Guard, Reserve Members Up to 20% Less Likely to Get VA Disability Applications Approved, Watchdog Finds

Browning M2 .50 Caliber Machine Gun training
U.S. Army Reserve staff sergeant gives weapons safety instructions to a reservist before he fires a Browning M2 .50 Caliber Machine Gun on Joint Base McGuire-Dix-Lakehurst, New Jersey, July 20, 2023. (U.S. Army Reserve Photo by Spc. Britton Spencer)

Department of Veterans Affairs disability claims filed by reservists and members of the National Guard were approved at rates 11% to 20% lower across a 10-year period than those submitted by active-duty personnel across the services -- a reflection of the challenges those troops face proving that an injury or illness is related to military service, a federal watchdog agency has found.

In 2022, more than 706,000 troops were serving in the reserves or National Guard -- one-third of all members of the U.S. armed forces. As a result of their unique status, only those injured or sickened while serving on federal orders for periods of 30 days or more or reservists harmed during annual training are eligible to apply for disability compensation.

But those service members may be unaware of the importance of immediately reporting health issues resulting from activation or drills, according to a report published Monday by the Government Accountability Office. Meanwhile, the military services fall short in accurately documenting periods of service, preventing troops with the same health challenges as active-duty members from getting care and assistance, it added.

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By analyzing data provided by the VA and interviewing researchers, veterans service representatives and organizations, GAO auditors found that the department approved lower percentages of initial disability and pension claims from 2012 to 2021 for reserve members compared with active-duty troops, even as some had "similarly severe service-connected disabilities," albeit at lower numbers.

"Differences in approval rates for disability compensation appeared each year and persisted across service members' military service factors such as service branch and rank, as well as demographic factors such as race and ethnicity and sex," according to the report.

The GAO found that:

  • 83% of reserve component warrant officers' claims were approved, compared with 56% of reserve junior enlisted personnel.
  • Among those with wartime service, reserve component members were approved at 67% compared with 83% of active duty.
  • Women were approved at lower rates than men.
  • Reserve members of the Coast Guard faced the biggest percentage difference in approval ratings while the Navy had the smallest difference.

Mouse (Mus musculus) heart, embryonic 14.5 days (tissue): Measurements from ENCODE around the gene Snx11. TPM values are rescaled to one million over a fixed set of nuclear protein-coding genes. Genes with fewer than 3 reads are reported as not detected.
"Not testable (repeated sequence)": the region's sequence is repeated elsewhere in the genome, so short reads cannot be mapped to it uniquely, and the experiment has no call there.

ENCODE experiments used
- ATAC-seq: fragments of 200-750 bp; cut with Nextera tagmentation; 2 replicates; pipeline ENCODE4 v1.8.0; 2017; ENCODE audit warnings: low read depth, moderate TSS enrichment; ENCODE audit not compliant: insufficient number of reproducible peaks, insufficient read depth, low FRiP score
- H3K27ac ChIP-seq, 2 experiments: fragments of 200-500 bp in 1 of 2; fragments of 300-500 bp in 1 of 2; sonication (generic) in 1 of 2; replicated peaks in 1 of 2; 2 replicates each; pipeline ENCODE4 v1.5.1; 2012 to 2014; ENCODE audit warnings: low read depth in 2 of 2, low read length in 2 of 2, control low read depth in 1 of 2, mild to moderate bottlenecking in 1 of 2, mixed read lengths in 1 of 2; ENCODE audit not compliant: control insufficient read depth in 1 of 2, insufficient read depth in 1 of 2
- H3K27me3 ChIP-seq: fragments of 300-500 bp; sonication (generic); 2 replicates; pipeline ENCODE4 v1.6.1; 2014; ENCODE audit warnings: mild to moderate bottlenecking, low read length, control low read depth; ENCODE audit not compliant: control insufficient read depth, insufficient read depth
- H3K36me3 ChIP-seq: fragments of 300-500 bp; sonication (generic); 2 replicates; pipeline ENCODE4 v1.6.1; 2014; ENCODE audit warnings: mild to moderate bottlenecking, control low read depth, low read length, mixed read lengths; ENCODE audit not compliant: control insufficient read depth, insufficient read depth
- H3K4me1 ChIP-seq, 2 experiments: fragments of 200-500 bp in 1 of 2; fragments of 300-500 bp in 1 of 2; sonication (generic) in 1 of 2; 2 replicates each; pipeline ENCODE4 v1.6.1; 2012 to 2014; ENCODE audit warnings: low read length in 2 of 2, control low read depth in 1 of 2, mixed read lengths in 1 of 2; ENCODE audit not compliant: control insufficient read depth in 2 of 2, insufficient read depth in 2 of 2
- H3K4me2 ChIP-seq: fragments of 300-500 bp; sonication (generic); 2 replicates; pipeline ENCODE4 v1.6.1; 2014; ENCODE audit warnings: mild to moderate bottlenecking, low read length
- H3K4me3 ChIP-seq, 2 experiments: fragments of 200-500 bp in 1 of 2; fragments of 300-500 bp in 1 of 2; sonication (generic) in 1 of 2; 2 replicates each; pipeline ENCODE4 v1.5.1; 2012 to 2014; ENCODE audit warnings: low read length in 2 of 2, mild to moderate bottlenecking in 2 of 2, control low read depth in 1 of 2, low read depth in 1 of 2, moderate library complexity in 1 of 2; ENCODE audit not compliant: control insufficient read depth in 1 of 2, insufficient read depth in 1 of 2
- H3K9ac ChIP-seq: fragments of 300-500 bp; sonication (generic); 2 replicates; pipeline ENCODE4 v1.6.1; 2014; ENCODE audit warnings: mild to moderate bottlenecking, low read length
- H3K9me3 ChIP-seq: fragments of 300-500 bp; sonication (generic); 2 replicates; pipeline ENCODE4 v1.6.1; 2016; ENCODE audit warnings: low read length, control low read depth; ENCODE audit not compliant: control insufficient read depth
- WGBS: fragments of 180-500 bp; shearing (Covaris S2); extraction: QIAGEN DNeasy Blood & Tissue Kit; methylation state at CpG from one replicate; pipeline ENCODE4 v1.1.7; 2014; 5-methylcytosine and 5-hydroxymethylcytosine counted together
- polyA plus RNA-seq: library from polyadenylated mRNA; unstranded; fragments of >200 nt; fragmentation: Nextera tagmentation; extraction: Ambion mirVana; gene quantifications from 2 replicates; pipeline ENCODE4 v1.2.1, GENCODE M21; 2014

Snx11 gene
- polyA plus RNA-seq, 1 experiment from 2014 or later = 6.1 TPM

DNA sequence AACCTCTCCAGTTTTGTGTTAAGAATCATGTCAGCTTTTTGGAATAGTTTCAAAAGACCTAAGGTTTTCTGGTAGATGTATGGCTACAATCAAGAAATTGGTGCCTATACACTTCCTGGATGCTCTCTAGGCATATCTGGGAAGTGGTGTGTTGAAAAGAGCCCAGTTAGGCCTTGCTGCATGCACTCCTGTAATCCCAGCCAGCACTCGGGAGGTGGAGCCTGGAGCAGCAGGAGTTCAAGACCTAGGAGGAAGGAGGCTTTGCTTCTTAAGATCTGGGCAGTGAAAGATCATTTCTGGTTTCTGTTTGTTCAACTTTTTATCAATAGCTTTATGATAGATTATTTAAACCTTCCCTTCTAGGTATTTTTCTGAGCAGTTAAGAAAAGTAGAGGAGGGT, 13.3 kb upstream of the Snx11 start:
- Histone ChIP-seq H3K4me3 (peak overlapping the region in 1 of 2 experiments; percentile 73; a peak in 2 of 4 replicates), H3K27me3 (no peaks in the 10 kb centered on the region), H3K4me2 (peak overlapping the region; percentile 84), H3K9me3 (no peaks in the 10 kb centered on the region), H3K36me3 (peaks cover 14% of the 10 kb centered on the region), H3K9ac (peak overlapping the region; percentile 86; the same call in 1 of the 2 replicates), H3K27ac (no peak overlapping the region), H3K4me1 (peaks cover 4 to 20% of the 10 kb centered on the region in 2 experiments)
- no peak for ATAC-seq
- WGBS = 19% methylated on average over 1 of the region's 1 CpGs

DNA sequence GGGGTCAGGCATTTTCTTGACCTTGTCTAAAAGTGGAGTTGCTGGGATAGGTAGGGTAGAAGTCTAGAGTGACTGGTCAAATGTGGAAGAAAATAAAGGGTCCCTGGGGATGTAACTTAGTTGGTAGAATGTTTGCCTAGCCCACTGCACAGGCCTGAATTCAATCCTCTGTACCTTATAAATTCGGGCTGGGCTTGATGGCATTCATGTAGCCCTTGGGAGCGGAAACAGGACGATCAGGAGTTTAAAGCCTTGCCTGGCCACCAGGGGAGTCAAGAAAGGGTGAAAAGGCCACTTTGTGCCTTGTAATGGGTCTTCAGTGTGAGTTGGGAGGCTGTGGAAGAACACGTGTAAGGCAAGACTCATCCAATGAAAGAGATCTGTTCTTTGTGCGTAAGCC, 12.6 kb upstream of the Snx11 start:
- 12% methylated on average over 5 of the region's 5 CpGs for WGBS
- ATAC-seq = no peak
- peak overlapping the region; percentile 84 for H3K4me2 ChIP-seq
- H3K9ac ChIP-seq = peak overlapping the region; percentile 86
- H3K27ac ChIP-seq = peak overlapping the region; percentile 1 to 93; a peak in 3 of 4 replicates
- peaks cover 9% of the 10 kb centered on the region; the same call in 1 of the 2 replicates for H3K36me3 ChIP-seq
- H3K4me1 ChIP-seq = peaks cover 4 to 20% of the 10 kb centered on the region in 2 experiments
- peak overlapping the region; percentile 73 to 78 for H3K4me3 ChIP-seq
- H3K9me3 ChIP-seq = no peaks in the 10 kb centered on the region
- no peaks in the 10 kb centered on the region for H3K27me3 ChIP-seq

• Across ethnicities, Black reserve component claims had the lowest approval ratings, at 48%, compared with Asian (67%), Native American or Alaskan Natives (63%), Pacific Islander or Hawaiian (69%), Hispanic (67%), and white (71%).

Among the problems facing reserve and National Guard members in submitting VA claims is proving service connection, the GAO noted. Troops are expected to document their health conditions when they occur, and they must do so while on duty, to a civilian provider, or during required periodic health assessments.

This type of reporting can facilitate the member receiving a document known as a line-of-duty determination, which can help support their claims.

But according to the GAO, the line-of-duty determinations often aren't processed correctly and documents frequently are "scattered, lost or never existed."

Reserve members also may face issues accessing health care or be the targets of bias in the military health system, the analysts noted.

Or they may simply be the victims of poor recordkeeping by the Defense Department, which may not accurately document dates of service. The DoD plans to fix that problem with a new form, known as the DD-214-1, designed to more accurately record duty status data but, the GAO noted, "the services did not fully apply many sound project planning practices when planning to implement this new form" by 2025.

The GAO made 14 recommendations to the VA and Defense Department to improve data collection and help eligible reserve and National Guard members receive disability benefits they have earned.

They include that the DoD and VA upgrade guidance to members on documenting their health issues, improve implementation of the new DD-214-1, and provide VA claims processors with accurate data on training and service dates.

The departments largely agreed with the GAO recommendations and pledged to implement them, although they did not provide any targeted dates of completion.

GAO analysts urged them to act as soon as possible.

"Guidance on documenting health conditions, efficient rollout of DoD's new form, and better VA data on service dates could help reserve component members prove that their disabilities are connected to their military service. Without this proof, VA claims processors will likely deny disability compensation claims," according to the report.

-- Patricia Kime can be reached at

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